Specifically, in the 12 months following the financial crisis of the fall of 2008, M2 in the U.S. only grew 7 percent. In contrast, in the 12 months following the COVID panic in the spring of 2020, M2 in the U.S. grew 24 percent. This helps explain why consumer price index (or CPI) inflation has been so severe in recent years, while it was tame following the 2008 crisis.

The lesson for Canadian officials and the public should be clear. Other things equal, “easy money” policies cause consumer prices to rise, just as they teach in economics textbooks. The reason some economists (including this writer) gave premature warnings about inflation back in 2009 is that this natural tendency was more than offset by the public’s rushing out of less liquid forms of wealth (such as money market funds) and into safer forms such as commercial bank deposits. But the Bank of Canada must know that its “easy” policies after the 2020 pandemic help explain the current pain at the pumps.

Father Raymond J. de Souza: Are we returning to an age of assassinations?


Nicholas Roske was arrested on June 8th and charged with the attempted murder of Justice Brett Kavanaugh of the American supreme court. The 911 call that Roske himself made—“I need psychiatric help”—led to his arrest across the street from Kavanaugh’s house. He allegedly made assassination threats, was heavily armed, and travelled from California to the justice’s Maryland home. He was angry about a potential supreme court ruling restricting abortion rights.Armed man arrested near Supreme Court Justice Kavanaugh’s home charged with attempted murder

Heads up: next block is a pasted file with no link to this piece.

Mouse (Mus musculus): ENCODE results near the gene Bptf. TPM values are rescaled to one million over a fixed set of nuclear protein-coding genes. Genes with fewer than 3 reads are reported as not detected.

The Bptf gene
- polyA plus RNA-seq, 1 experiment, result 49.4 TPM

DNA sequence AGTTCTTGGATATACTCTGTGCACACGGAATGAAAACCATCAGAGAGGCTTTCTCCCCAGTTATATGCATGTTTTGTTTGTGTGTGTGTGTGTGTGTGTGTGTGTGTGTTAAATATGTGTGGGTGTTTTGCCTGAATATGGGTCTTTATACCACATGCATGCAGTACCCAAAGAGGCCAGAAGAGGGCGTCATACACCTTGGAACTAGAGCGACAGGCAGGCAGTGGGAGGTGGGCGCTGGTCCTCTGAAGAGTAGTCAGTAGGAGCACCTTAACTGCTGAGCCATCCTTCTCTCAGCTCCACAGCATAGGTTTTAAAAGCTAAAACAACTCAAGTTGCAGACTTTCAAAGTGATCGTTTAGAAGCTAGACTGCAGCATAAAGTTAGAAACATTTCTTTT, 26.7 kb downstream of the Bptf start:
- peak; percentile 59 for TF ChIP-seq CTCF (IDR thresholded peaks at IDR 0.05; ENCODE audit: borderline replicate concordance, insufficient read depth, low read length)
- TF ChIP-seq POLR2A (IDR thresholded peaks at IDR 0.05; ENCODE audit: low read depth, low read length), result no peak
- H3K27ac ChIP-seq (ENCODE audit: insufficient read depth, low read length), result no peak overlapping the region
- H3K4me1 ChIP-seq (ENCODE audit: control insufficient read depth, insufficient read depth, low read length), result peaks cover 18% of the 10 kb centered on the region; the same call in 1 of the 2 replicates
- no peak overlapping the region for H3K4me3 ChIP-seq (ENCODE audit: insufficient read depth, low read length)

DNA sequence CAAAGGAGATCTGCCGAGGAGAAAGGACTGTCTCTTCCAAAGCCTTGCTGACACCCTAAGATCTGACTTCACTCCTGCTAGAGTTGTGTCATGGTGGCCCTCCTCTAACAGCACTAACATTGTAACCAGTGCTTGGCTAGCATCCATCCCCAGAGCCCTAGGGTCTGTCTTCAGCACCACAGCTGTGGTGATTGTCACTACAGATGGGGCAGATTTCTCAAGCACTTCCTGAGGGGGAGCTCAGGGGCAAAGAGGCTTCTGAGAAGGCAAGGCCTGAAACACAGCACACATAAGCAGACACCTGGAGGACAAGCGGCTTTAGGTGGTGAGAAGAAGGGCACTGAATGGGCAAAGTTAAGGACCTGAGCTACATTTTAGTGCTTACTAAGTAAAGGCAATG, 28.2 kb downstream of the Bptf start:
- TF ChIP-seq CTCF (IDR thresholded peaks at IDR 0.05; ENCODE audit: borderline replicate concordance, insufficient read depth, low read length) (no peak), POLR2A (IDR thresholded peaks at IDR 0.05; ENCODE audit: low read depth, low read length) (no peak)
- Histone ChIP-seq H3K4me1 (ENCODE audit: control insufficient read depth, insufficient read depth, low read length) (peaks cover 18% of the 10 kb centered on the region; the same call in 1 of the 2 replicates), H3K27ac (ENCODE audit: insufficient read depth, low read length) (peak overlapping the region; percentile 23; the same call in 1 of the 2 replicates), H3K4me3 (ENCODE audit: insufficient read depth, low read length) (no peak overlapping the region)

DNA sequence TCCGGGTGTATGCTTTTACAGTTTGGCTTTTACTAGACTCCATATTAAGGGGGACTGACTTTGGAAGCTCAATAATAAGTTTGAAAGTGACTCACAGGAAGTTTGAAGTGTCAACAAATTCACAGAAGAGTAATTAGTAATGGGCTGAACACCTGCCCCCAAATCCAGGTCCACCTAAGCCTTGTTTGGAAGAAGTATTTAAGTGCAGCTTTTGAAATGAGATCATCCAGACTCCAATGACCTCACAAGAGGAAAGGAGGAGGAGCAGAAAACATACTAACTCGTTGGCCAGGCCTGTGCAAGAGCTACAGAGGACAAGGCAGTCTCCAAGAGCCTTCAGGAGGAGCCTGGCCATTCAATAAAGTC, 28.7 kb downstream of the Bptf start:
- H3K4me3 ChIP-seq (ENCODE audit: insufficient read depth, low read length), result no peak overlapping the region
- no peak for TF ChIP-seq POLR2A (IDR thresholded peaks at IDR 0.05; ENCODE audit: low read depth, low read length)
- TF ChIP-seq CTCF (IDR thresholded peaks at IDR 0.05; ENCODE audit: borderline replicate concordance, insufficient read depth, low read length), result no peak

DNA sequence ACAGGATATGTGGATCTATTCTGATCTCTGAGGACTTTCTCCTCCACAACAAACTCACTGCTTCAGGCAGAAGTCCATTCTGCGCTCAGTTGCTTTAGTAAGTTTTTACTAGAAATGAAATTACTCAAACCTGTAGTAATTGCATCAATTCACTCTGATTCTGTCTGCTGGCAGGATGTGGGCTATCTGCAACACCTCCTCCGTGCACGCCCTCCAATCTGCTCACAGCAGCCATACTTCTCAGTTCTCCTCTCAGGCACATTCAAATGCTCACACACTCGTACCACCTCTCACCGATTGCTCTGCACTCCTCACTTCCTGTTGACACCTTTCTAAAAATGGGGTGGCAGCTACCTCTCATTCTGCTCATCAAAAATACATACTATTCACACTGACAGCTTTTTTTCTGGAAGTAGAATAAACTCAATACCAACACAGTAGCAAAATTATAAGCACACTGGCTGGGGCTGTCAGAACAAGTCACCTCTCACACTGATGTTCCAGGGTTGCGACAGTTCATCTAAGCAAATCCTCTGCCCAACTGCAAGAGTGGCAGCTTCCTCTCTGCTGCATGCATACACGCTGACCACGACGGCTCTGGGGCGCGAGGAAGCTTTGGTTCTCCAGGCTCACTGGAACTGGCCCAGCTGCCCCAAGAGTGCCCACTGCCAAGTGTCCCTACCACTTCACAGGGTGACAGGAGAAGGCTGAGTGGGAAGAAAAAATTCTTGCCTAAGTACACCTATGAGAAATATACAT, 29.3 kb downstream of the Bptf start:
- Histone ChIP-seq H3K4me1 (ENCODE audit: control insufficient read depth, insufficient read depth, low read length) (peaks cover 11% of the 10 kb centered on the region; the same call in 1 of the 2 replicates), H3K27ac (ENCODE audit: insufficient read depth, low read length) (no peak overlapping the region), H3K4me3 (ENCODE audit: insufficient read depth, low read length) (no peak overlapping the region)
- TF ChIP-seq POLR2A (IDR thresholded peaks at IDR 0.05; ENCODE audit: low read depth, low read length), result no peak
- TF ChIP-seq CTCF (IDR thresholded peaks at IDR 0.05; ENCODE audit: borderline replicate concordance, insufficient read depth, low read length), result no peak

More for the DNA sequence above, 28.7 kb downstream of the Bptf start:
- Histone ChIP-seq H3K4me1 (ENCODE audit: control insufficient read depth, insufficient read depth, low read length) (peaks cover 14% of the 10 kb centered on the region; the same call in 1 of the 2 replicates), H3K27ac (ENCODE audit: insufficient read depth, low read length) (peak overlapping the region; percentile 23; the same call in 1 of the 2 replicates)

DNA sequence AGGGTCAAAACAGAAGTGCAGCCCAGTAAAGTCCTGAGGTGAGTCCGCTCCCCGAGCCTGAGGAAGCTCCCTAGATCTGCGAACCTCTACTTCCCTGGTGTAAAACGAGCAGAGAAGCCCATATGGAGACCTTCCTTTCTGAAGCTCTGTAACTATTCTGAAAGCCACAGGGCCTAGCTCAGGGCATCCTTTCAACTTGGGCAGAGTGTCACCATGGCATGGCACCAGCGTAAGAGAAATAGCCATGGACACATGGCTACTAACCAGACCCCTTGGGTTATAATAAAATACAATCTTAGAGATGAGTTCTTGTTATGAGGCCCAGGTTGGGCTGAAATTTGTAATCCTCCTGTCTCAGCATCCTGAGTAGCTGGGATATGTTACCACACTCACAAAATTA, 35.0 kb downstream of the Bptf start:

Congressional hearings into the January 2021 assault on the Capitol are focusing American attention on political violence. The Kavanaugh threat got relatively less attention. The New York Times put the news on page 20, and the Washington Post filed it under “Local Crime and Public Safety”, next to a report about a traffic accident. 

If you get your news from a still more progressive source, at Mother Jones the senior news editor was not as sanguine about bloodshed at the Supreme Court.

“We apparently just came unacceptably, terrifyingly close to catastrophe,” wrote Jeremy Schulman. “The assassination of a Supreme Court justice would be … a threat to American democracy every bit as severe as the January 6 insurrection and Donald Trump’s attempts to overturn the 2020 election. … Everyone, across the ideological spectrum, needs to take this completely seriously and figure out what can be done to prevent the country from plunging into a new era of political violence reminiscent of the 1960s and 1970s. The fate of our republic depends on it.”The Assassination Plot Against Brett Kavanaugh Is a National Emergency